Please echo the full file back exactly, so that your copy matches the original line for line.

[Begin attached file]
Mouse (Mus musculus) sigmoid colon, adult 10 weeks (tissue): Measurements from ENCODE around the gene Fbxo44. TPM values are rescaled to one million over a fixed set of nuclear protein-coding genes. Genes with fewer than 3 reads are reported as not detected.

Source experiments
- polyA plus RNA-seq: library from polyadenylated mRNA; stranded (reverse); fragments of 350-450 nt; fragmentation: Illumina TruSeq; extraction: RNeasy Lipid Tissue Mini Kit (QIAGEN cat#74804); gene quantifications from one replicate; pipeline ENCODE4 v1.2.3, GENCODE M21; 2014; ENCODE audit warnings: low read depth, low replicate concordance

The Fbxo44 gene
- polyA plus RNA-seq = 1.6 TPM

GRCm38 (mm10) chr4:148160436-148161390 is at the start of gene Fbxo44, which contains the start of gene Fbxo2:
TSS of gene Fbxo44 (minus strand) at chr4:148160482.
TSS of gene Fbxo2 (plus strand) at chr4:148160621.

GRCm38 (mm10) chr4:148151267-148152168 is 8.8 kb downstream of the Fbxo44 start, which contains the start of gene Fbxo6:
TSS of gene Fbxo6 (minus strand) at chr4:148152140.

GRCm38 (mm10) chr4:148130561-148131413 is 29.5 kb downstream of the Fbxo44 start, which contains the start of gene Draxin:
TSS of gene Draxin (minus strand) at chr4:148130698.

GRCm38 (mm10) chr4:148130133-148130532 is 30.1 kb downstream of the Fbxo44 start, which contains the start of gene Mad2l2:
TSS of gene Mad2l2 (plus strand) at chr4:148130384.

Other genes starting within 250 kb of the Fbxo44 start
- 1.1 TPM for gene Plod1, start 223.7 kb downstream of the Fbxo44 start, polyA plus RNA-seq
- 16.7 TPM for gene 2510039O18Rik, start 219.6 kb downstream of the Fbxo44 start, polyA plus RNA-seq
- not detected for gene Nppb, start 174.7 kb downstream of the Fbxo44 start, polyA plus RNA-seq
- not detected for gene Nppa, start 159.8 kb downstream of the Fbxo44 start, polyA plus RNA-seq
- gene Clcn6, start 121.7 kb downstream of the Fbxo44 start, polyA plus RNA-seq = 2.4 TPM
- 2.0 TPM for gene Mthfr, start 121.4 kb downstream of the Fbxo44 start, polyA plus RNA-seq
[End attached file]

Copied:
Mouse (Mus musculus) sigmoid colon, adult 10 weeks (tissue): Measurements from ENCODE around the gene Fbxo44. TPM values are rescaled to one million over a fixed set of nuclear protein-coding genes. Genes with fewer than 3 reads are reported as not detected.

Source experiments
- polyA plus RNA-seq: library from polyadenylated mRNA; stranded (reverse); fragments of 350-450 nt; fragmentation: Illumina TruSeq; extraction: RNeasy Lipid Tissue Mini Kit (QIAGEN cat#74804); gene quantifications from one replicate; pipeline ENCODE4 v1.2.3, GENCODE M21; 2014; ENCODE audit warnings: low read depth, low replicate concordance

The Fbxo44 gene
- polyA plus RNA-seq = 1.6 TPM

GRCm38 (mm10) chr4:148160436-148161390 is at the start of gene Fbxo44, which contains the start of gene Fbxo2:
TSS of gene Fbxo44 (minus strand) at chr4:148160482.
TSS of gene Fbxo2 (plus strand) at chr4:148160621.

GRCm38 (mm10) chr4:148151267-148152168 is 8.8 kb downstream of the Fbxo44 start, which contains the start of gene Fbxo6:
TSS of gene Fbxo6 (minus strand) at chr4:148152140.

GRCm38 (mm10) chr4:148130561-148131413 is 29.5 kb downstream of the Fbxo44 start, which contains the start of gene Draxin:
TSS of gene Draxin (minus strand) at chr4:148130698.

GRCm38 (mm10) chr4:148130133-148130532 is 30.1 kb downstream of the Fbxo44 start, which contains the start of gene Mad2l2:
TSS of gene Mad2l2 (plus strand) at chr4:148130384.

Other genes starting within 250 kb of the Fbxo44 start
- 1.1 TPM for gene Plod1, start 223.7 kb downstream of the Fbxo44 start, polyA plus RNA-seq
- 16.7 TPM for gene 2510039O18Rik, start 219.6 kb downstream of the Fbxo44 start, polyA plus RNA-seq
- not detected for gene Nppb, start 174.7 kb downstream of the Fbxo44 start, polyA plus RNA-seq
- not detected for gene Nppa, start 159.8 kb downstream of the Fbxo44 start, polyA plus RNA-seq
- gene Clcn6, start 121.7 kb downstream of the Fbxo44 start, polyA plus RNA-seq = 2.4 TPM
- 2.0 TPM for gene Mthfr, start 121.4 kb downstream of the Fbxo44 start, polyA plus RNA-seq